Leave it to Adam Gopnik to show how the new, larger, easier-to-read street signs being installed around town are threatening New York’s aesthetic existence:
New Yorkers returning home after the Republican Convention last summer were startled and alarmed by an inexplicable new sight: oversized street signs hanging above busy intersections all over town. It has been five months now, and regrettably, unlike the Republicans, the new signs apparently are not going to go back where they came from.
The signs, if you have somehow missed them, are long and green with big white letters, like a “thru traffic” sign on the New Jersey Turnpike, and they loom ominously out over the intersections they superintend, suspended from the arms of traffic-light poles. They name the street that runs beneath them (and therefore, of course, announce to drivers the street they may want to turn onto), and they do this loudly and with unfortunate abbreviations. Over the intersection of Park Avenue and Eighty-sixth Street, for instance, there is now a long green sign proclaiming “Park Av,” with no period. A couple of blocks east, it gets worse: the green sign rubbernecks its way out into the middle of the street and announces “3Av.” This keeps up (2Av, 1Av) until 86St runs, at last, into East End Av.
The worst thing about reading Adam Gopnik is that it sure doesn’t sound like he’s kidding:
The new signs put you immediately in mind of those nightmarish car trips in Los Angeles, where you begin somewhere and, forty-five minutes later, you are somewhere else, and all the while you have been looking for a big sign that reads “Pico.” Worse than merely unfamiliar, though, the signs are infuriating—first, because they are there for the convenience of cars, and thus violate the first Law of Civilization, which states that nothing must ever be done for the convenience of cars (the mark of a city worth living in is that there are never enough places to park); and, second, because they eclipse, as décor, the jaunty, jazz-era syncopation of the classic New York street-corner sign pair, each sign gesturing toward its own street, but with the two set at slightly different levels, so that they have a happy, semaphoric panache. (The two smaller signs are still there, but they are now drowned out by the highway signage, two jazz piccolos trying to be heard above an electrified kazoo.)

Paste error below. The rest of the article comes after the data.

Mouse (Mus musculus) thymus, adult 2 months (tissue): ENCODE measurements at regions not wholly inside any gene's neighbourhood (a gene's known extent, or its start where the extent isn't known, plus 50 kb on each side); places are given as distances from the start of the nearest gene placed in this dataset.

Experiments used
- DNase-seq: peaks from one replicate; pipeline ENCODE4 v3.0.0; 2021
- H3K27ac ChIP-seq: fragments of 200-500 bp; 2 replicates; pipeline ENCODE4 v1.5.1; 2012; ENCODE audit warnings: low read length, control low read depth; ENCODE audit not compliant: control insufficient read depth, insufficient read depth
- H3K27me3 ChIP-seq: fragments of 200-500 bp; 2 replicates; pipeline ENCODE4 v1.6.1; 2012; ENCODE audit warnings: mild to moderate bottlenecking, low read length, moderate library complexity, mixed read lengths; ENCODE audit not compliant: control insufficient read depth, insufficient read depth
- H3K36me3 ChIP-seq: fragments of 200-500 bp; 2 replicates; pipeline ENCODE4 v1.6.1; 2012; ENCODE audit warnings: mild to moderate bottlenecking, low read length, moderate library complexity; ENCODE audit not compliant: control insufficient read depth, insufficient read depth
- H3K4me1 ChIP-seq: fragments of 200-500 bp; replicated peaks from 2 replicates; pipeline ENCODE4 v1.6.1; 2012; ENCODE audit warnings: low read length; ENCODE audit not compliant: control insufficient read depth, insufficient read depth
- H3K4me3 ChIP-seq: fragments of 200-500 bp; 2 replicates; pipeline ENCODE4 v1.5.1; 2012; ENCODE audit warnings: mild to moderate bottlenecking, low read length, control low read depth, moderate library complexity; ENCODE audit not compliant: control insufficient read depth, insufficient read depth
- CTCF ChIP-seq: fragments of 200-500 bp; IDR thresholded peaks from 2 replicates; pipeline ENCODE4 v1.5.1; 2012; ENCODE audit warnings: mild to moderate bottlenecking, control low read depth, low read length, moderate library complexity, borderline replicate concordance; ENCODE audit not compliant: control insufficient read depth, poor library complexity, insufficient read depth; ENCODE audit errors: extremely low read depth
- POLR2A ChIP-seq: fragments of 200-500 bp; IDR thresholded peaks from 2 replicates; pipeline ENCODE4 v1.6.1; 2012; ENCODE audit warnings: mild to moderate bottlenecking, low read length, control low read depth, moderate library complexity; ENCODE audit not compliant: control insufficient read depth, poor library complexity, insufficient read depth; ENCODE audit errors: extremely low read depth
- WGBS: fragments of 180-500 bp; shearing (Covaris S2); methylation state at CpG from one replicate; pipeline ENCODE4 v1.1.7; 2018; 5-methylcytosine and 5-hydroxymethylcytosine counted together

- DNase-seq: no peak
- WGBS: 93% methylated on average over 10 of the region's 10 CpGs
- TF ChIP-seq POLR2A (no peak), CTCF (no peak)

Let it be said that Iris Weinshall, the city’s Commissioner of Transportation, speaks up eloquently and staunchly for the new signs: “They are there for all the multiple users in the city—for motorists, for pedestrians, for people who ride on buses. Many people were finding it harder and harder to read those little old signs we have up. For those evil motorists some people don’t like—now, at least, they have time to make decisions.” She went on, “I like the way the signs look, but it’s a safety issue first of all. The more information you give people, the less likely they are to make silly choices.”
But how many silly (i.e., dangerous) choices were actually encouraged by the old signs? No one has ever bombed along Eighty-sixth Street in blind despair, unable to find Madison Avenue. The new signs signal a choice that is not so much silly as dispiriting. They do more than contribute to the ongoing homogenization, the Americanization, of New York. They imply that the homogenization has already taken place. The reason these kinds of signs are necessary at the intersections of Los Angeles boulevards is that all the avenues and streets there look more or less alike. In New York, each avenue should be, and is, instantly recognizable. Park Avenue looks like Park Avenue; Madison Avenue looks like Madison; Broadway looks like nothing on earth but Broadway. You see the street, and you make the turn. New York is not a hard place to get around in. If you don’t know where you are, you don’t deserve to be here.
Look, are the new signs pretty? No. But as someone who values traffic safety even at the risk of disturbing a “happy, semaphoric panache,” I have to say (with all due respect to a very, very talented writer), “Please, for the love of God, shut the fuck up, you pretentious hack.”Posted: February 10th, 2005 | Filed under: Architecture & Infrastructure, Sliding Into The Abyss Of Elitism & Pretentiousness